But then, he is german, and we get pissed off by almost everything ;)
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fg
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Wed Jul 02, 2008 2:45 pm Post

zikade wrote:But then, he is german, and we get pissed off by almost everything ;)


That's simply not true!

Now, you got me pissed off.

Franz ;-)

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zikade
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Wed Jul 02, 2008 3:07 pm Post

fgrieser wrote:That's simply not true!

Now, you got me pissed off.

Franz ;-)


Stop making my point, or else....

Uh, got carried away, there.
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fg
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Wed Jul 02, 2008 3:35 pm Post

Ja, servus. Noch jemand von "near Munich" (ist mir gar nicht aufgefallen, oder ist die Angabe neu?)

Herzliche Grüße aus Hohenschäftlarn.

Ve
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Wed Jul 02, 2008 3:36 pm Post

I have taken a look at Ulysses, and I have to admit I don't get it. Why the focus on using symbols in the text to create formatting? That's kind of wiki-like, right? Is there an advantage to this approach?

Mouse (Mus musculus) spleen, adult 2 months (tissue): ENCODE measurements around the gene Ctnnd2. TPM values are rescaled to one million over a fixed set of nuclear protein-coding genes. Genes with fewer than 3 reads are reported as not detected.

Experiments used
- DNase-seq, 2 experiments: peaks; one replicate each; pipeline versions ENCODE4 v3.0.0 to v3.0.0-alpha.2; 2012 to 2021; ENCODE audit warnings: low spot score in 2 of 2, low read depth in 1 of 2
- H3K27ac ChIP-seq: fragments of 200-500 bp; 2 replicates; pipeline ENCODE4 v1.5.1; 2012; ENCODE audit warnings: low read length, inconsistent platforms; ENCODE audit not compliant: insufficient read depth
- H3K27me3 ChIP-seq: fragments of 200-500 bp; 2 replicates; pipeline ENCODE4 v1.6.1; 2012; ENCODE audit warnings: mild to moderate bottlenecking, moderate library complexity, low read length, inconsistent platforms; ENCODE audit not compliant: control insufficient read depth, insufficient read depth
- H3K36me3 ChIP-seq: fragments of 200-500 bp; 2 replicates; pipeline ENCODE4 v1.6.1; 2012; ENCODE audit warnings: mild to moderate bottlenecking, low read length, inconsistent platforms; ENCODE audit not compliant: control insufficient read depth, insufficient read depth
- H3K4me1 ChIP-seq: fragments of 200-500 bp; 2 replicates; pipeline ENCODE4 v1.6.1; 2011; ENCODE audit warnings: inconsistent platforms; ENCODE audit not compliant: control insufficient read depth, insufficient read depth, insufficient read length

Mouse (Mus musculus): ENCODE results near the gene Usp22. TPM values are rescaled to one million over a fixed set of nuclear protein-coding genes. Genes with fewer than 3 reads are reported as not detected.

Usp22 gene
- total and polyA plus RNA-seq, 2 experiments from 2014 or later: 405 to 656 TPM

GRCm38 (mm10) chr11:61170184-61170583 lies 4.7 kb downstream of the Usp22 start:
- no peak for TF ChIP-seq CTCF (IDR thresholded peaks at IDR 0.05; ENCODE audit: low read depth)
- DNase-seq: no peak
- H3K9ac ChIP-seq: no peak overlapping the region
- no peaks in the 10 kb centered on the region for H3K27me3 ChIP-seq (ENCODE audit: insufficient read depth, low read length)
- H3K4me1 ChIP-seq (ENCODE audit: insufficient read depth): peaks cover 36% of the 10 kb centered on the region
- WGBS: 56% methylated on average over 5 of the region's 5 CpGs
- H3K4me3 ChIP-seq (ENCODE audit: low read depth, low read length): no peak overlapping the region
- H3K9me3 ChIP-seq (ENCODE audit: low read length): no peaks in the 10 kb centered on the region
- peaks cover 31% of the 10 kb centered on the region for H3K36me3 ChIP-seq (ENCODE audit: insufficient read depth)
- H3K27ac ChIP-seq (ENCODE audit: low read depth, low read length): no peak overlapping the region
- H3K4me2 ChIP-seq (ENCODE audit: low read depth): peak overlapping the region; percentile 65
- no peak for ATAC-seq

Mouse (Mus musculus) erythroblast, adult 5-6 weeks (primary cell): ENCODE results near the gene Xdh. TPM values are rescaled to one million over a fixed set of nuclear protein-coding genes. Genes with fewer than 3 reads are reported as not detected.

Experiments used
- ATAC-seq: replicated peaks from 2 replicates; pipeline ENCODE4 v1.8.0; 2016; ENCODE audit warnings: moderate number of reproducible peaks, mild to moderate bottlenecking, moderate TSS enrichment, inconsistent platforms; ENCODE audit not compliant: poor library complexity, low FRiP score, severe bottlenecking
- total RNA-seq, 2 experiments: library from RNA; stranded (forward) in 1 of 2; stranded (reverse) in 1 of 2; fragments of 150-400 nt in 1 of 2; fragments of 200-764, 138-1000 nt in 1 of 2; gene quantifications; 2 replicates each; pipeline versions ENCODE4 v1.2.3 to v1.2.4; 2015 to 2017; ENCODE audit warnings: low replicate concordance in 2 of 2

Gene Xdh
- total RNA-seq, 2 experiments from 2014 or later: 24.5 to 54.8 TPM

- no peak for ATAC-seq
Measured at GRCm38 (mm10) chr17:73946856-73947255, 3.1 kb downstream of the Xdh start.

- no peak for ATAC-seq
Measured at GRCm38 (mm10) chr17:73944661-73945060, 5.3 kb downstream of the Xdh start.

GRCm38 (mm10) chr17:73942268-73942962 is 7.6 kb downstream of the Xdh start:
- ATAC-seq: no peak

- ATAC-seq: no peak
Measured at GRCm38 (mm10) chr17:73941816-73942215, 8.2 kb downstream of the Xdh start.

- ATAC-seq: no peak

What else in Ulysses makes it unique or different? Or, more aptly, what about it would make someone choose it as their primary composition tool?

Thanks!

Steve

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KB
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Wed Jul 02, 2008 4:38 pm Post

Blue-Tec has been an important innovator. I wonder if the Scrivener of today would exist without Ulysses?


I can honestly say, "Yes, it would." Would it have been the same as it is today? No, definitely not. Ulysses had an influence on Scrivener - I wrote a lengthy blog post about this some time ago but am feeling too ill right now to look it up. But basically, writer's project management tools have been around on Windows for a while - NewNovelist, RoughDraft, WriteItNow and suchlike - and I tried them all. None fitted what I wanted. So I designed my own app on paper (rather mawkishly called "BookTree" - yeah, grow your book, bleugh). When I moved to the Mac, Ulysses was one of the first things I downloaded and it blew me away. Except I'm a rich text guy. And I like hierarchical folders. And I wanted an outliner... Etc. But the three pane interface of Ulysses, its full screen mode and its notes, labels and status systems were things I liked so much that I wanted them in my own app, so Ulysses is definitely a big influence.